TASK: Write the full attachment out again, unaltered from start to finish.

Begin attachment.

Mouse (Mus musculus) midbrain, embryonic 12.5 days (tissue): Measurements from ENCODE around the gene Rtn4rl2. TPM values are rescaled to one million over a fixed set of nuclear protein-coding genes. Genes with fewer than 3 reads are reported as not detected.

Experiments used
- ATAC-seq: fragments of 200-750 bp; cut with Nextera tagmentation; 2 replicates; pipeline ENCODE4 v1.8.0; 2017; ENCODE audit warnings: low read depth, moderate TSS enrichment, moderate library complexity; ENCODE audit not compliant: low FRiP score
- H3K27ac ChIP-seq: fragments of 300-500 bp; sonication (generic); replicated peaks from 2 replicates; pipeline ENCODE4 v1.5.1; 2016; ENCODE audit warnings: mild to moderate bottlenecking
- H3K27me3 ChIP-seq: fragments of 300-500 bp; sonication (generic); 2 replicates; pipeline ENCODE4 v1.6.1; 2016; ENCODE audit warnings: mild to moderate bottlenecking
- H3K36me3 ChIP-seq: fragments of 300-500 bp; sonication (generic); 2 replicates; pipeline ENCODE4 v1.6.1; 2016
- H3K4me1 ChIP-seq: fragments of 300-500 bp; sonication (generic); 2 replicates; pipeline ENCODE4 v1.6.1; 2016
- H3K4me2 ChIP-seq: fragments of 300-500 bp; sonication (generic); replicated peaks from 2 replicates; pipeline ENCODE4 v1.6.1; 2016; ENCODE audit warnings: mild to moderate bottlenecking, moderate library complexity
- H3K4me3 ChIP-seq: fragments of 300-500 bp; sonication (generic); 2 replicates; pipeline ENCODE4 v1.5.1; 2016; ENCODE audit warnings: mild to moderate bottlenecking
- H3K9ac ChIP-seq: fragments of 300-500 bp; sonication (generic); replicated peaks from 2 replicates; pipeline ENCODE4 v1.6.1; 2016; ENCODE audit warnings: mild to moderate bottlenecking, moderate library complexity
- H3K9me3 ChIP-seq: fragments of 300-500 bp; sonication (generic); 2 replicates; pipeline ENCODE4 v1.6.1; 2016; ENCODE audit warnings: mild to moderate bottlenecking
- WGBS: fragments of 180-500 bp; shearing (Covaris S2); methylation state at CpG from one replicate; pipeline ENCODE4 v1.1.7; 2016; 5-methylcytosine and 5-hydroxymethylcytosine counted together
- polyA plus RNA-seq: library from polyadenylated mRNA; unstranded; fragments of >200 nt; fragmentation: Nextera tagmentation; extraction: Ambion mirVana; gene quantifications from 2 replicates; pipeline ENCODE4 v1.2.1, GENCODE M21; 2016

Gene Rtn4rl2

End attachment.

Mouse (Mus musculus) midbrain, embryonic 12.5 days (tissue): Measurements from ENCODE around the gene Rtn4rl2. TPM values are rescaled to one million over a fixed set of nuclear protein-coding genes. Genes with fewer than 3 reads are reported as not detected.

Experiments used
- ATAC-seq: fragments of 200-750 bp; cut with Nextera tagmentation; 2 replicates; pipeline ENCODE4 v1.8.0; 2017; ENCODE audit warnings: low read depth, moderate TSS enrichment, moderate library complexity; ENCODE audit not compliant: low FRiP score
- H3K27ac ChIP-seq: fragments of 300-500 bp; sonication (generic); replicated peaks from 2 replicates; pipeline ENCODE4 v1.5.1; 2016; ENCODE audit warnings: mild to moderate bottlenecking
- H3K27me3 ChIP-seq: fragments of 300-500 bp; sonication (generic); 2 replicates; pipeline ENCODE4 v1.6.1; 2016; ENCODE audit warnings: mild to moderate bottlenecking
- H3K36me3 ChIP-seq: fragments of 300-500 bp; sonication (generic); 2 replicates; pipeline ENCODE4 v1.6.1; 2016
- H3K4me1 ChIP-seq: fragments of 300-500 bp; sonication (generic); 2 replicates; pipeline ENCODE4 v1.6.1; 2016
- H3K4me2 ChIP-seq: fragments of 300-500 bp; sonication (generic); replicated peaks from 2 replicates; pipeline ENCODE4 v1.6.1; 2016; ENCODE audit warnings: mild to moderate bottlenecking, moderate library complexity
- H3K4me3 ChIP-seq: fragments of 300-500 bp; sonication (generic); 2 replicates; pipeline ENCODE4 v1.5.1; 2016; ENCODE audit warnings: mild to moderate bottlenecking
- H3K9ac ChIP-seq: fragments of 300-500 bp; sonication (generic); replicated peaks from 2 replicates; pipeline ENCODE4 v1.6.1; 2016; ENCODE audit warnings: mild to moderate bottlenecking, moderate library complexity
- H3K9me3 ChIP-seq: fragments of 300-500 bp; sonication (generic); 2 replicates; pipeline ENCODE4 v1.6.1; 2016; ENCODE audit warnings: mild to moderate bottlenecking
- WGBS: fragments of 180-500 bp; shearing (Covaris S2); methylation state at CpG from one replicate; pipeline ENCODE4 v1.1.7; 2016; 5-methylcytosine and 5-hydroxymethylcytosine counted together
- polyA plus RNA-seq: library from polyadenylated mRNA; unstranded; fragments of >200 nt; fragmentation: Nextera tagmentation; extraction: Ambion mirVana; gene quantifications from 2 replicates; pipeline ENCODE4 v1.2.1, GENCODE M21; 2016

Gene Rtn4rl2